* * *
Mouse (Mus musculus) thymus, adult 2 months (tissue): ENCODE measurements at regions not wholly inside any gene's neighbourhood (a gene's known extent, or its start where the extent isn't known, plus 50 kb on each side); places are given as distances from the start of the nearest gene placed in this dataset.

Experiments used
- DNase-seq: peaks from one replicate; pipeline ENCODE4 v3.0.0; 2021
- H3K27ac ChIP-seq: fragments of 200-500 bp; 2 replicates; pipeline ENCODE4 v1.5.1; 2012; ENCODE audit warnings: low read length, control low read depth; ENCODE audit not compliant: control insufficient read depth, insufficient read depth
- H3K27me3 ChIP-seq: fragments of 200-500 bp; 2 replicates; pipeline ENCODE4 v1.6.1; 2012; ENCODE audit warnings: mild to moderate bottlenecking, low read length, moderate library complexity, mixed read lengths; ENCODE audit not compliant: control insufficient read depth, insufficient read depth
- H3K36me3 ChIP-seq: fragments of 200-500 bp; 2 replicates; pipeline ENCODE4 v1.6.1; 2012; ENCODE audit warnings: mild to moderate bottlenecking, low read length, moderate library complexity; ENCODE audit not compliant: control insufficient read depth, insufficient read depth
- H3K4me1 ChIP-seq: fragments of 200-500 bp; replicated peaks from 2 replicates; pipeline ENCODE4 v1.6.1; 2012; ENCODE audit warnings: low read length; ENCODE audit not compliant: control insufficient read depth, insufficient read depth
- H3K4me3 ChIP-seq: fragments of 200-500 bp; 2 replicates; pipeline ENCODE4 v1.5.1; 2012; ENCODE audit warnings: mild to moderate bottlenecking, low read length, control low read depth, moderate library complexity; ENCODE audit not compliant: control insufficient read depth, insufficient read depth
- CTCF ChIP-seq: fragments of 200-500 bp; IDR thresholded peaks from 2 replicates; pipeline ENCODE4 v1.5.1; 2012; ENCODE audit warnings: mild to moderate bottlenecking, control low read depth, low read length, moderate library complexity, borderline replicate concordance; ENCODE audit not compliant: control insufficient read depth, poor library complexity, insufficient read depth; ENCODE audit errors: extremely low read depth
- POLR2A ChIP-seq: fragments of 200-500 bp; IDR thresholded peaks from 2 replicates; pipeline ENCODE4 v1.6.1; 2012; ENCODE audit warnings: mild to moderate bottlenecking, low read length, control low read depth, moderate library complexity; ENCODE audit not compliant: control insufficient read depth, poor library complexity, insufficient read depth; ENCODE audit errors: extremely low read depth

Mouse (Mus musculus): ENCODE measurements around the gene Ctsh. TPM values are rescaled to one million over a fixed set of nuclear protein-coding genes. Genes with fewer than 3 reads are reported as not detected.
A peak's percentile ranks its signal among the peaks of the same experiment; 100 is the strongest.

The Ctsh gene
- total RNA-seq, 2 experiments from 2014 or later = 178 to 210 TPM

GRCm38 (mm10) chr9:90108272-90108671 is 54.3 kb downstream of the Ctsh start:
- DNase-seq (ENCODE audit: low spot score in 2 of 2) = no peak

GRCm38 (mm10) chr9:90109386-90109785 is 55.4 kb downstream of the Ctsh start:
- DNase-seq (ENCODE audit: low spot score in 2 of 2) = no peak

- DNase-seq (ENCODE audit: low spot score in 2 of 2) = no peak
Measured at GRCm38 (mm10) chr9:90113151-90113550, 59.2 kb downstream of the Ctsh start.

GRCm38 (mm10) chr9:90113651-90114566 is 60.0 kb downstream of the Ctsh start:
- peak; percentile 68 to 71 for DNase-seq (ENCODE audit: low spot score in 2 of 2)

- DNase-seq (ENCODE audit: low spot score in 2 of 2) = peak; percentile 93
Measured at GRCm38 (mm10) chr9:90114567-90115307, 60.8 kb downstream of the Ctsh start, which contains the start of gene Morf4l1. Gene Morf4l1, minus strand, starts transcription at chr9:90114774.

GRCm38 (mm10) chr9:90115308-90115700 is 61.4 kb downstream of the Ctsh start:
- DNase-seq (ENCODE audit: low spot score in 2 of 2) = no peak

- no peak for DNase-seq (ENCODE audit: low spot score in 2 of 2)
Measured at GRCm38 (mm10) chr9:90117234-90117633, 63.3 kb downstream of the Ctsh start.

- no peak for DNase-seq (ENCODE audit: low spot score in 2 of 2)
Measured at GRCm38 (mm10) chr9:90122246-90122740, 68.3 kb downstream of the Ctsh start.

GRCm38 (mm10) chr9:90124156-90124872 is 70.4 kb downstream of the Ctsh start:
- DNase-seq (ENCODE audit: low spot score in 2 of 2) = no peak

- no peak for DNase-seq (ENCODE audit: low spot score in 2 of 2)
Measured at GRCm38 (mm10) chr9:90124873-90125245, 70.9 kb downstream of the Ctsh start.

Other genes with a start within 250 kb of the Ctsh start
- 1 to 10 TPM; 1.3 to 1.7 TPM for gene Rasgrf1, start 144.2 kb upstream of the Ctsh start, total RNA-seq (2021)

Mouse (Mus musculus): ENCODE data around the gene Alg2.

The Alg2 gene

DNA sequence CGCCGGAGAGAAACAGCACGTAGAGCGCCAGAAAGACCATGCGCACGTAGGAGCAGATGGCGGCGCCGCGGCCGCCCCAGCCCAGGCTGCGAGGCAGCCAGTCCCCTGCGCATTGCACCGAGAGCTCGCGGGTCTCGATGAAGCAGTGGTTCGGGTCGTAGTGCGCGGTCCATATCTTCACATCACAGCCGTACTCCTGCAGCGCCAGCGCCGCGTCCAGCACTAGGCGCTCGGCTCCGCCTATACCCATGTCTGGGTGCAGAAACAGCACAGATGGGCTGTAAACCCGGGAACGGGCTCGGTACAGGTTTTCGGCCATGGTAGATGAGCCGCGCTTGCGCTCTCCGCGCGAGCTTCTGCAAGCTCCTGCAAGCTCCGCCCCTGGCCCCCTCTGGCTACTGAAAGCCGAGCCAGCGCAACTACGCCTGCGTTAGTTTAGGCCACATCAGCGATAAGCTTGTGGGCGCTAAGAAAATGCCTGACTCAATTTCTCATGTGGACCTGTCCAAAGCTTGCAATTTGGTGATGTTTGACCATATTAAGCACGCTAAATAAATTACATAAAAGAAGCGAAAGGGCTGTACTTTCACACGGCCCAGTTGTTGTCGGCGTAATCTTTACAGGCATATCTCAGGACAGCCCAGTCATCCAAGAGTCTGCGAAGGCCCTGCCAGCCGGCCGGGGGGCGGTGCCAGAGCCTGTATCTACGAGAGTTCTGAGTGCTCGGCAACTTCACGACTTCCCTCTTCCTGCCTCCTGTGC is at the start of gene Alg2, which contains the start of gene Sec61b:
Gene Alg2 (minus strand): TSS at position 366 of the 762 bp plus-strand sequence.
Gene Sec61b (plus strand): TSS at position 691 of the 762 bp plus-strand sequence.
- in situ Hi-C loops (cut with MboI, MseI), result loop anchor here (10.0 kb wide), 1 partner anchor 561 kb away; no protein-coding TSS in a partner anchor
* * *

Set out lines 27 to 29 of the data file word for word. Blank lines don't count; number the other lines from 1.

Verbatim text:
- no peak for DNase-seq (ENCODE audit: low spot score in 2 of 2)
Measured at GRCm38 (mm10) chr9:90117234-90117633, 63.3 kb downstream of the Ctsh start.

- no peak for DNase-seq (ENCODE audit: low spot score in 2 of 2)